IMDb > Maborosi (1995)
Maboroshi no hikari
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Maborosi (1995) More at IMDbPro »Maboroshi no hikari (original title)

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Up 49% in popularity this week. See why on IMDbPro.
Teru Miyamoto (novel)
Yoshihisa Ogita (screenplay)
View company contact information for Maborosi on IMDbPro.
Release Date:
21 March 1997 (USA) See more »
A young woman's husband apparently commits suicide without warning or reason, leaving behind his wife and infant. Full summary » | Add synopsis »
9 wins & 1 nomination See more »
User Reviews:
Full, full, full of painterly light See more (38 total) »


  (in credits order) (complete, awaiting verification)

Makiko Esumi ... Yumiko
Takashi Naitô ... Tamio

Tadanobu Asano ... Ikuo
Gohki Kashiyama ... Yuichi
Naomi Watanabe ... Tomoko
Midori Kiuchi ... Michiko
Akira Emoto ... Yoshihiro
Mutsuko Sakura ... Tomeno
Hidekazu Akai ... Master
Hiromi Ichida ... Hatsuko
Minori Terada ... Detective
Ren Ôsugi ... Hiroshi, Yumiko's Father
Kikuko Hashimoto ... Kiyo, Yumiko's Grandmother
Shuichi Harada ... Cop
Takashi Inoue ... Driver

Sayaka Yoshino ... Yumiko as a Young Girl

Directed by
Hirokazu Koreeda 
Writing credits
Teru Miyamoto (novel)

Yoshihisa Ogita (screenplay)

Produced by
Naoe Gôzu .... producer
Chikako Nakabayashi .... assistant producer
Takashi Sakurai .... assistant producer
Yutaka Shigenobu .... executive producer
Original Music by
Ming-chang Chen 
Cinematography by
Masao Nakabori 
Film Editing by
Tomoyo Oshima 
Production Design by
Kyôko Heya 
Art Direction by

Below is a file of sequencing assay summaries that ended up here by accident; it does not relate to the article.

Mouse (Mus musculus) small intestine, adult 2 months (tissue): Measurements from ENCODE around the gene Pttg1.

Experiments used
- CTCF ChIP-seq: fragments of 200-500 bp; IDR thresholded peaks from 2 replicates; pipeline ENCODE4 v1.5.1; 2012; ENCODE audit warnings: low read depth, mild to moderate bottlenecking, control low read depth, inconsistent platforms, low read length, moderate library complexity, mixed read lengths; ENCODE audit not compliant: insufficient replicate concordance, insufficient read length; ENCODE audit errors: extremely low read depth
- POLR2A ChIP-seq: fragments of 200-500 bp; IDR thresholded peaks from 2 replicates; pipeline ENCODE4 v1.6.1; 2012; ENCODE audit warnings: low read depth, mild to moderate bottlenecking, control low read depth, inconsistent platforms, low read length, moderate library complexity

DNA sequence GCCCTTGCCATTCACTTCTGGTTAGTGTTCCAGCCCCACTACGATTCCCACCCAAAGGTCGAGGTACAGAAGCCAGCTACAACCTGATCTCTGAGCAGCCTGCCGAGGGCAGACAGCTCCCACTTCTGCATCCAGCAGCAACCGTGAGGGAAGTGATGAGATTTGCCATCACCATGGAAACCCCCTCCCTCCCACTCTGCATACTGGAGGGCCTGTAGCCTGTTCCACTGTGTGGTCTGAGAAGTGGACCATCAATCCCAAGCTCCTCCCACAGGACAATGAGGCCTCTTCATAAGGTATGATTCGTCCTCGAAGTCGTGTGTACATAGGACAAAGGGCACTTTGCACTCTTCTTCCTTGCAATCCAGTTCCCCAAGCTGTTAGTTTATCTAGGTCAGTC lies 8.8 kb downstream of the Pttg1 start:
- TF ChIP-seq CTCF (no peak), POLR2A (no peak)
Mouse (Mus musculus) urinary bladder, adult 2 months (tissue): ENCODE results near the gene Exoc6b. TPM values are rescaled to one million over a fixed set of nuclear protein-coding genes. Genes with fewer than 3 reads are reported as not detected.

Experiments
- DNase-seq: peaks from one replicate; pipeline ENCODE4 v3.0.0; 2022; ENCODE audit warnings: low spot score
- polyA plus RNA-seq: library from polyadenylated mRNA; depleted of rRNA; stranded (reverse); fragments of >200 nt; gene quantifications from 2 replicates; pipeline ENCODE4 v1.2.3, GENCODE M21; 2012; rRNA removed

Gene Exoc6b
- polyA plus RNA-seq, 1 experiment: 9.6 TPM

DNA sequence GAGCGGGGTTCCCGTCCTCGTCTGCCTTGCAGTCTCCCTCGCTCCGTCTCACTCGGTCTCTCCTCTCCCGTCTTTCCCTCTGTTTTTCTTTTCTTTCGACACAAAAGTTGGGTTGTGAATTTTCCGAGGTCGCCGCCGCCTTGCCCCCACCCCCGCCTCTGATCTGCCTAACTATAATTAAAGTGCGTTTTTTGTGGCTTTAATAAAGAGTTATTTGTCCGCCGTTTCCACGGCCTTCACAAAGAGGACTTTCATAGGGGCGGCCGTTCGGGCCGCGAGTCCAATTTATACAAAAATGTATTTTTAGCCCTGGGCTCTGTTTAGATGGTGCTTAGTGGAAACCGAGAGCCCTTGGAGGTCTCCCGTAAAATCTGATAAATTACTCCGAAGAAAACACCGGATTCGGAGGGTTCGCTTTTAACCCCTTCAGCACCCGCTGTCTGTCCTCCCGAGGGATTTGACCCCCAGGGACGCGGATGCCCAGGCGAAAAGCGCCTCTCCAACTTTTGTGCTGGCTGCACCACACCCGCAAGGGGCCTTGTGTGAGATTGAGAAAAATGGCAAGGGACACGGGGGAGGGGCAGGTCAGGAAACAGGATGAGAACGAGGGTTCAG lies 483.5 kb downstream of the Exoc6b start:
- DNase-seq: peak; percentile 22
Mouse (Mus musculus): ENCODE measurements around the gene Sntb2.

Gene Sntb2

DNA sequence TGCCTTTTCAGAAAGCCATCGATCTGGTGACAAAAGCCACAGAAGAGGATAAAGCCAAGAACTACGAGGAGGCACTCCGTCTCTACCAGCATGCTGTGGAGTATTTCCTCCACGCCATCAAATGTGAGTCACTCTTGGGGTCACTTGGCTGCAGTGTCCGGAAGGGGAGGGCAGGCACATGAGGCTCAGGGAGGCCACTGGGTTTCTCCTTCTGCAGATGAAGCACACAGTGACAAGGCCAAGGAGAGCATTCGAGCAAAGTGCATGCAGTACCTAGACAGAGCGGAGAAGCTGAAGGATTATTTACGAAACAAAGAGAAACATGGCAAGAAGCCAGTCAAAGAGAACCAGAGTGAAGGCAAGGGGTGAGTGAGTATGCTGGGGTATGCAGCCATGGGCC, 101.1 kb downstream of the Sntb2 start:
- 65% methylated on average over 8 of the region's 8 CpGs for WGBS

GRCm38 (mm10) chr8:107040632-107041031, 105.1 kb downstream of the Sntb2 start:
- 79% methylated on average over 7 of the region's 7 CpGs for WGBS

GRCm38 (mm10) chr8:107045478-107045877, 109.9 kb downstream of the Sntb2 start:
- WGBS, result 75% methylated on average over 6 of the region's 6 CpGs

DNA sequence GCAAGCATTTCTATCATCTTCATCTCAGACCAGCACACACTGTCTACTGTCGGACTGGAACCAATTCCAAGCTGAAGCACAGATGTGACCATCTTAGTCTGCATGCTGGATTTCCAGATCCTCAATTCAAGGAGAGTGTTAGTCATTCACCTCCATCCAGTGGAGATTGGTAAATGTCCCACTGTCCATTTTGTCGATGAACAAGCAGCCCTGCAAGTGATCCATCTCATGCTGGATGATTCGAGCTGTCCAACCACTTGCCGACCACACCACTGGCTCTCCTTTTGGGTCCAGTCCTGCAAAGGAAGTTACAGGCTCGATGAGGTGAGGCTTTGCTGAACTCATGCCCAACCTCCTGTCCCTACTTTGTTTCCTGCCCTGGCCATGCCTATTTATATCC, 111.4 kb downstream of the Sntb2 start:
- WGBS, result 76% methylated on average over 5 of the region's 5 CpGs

Kyôko Heya 
Set Decoration by
Yoshihito Akatsuka 
Costume Design by
Michiko Kitamura 
Makeup Department
Yukiko Nishio .... hair stylist
Yukiko Nishio .... makeup artist
Production Management
Motoki Ishida .... production staff
Second Unit Director or Assistant Director
Akira Hibino .... assistant director
Akira Morii .... assistant director
Iwao Takahashi .... assistant director
Art Department
Masato Inatsuke .... assistant art director
Junko Nakajima .... assistant set decorator
Takayuki Satô .... assistant set decorator
Sound Department
Kenichi Fujimoto .... sound recordist
Hideyo Sasaki .... sound effects editor
Hitoshi Tsurumaki .... sound recordist
Takashi Watanabe .... sound recordist
Masatoshi Yokomizo .... sound
Camera and Electrical Department
Tomotaka Hayakawa .... assistant photographer
Atsushi Kawabe .... assistant photographer
Yasushi Kawasaki .... assistant camera
Mitsuo Kojima .... assistant camera
Fumio Maruyama .... gaffer
Masao Okamura .... still photographer
Takeo Saka .... still photographer
Tooru Yamamoto .... assistant photographer
Kunio Ôshio .... assistant camera
Costume and Wardrobe Department
Sayuri Iizuka .... assistant costume designer
Sumiko Kobayashi .... assistant costume designer
Editorial Department
Takashi Moriyoshi .... color timer
Ryûsuke Ôtsubo .... negative cutter
Other crew
Joyce Pierpoline .... publicist

Production CompaniesDistributorsOther Companies

Additional Details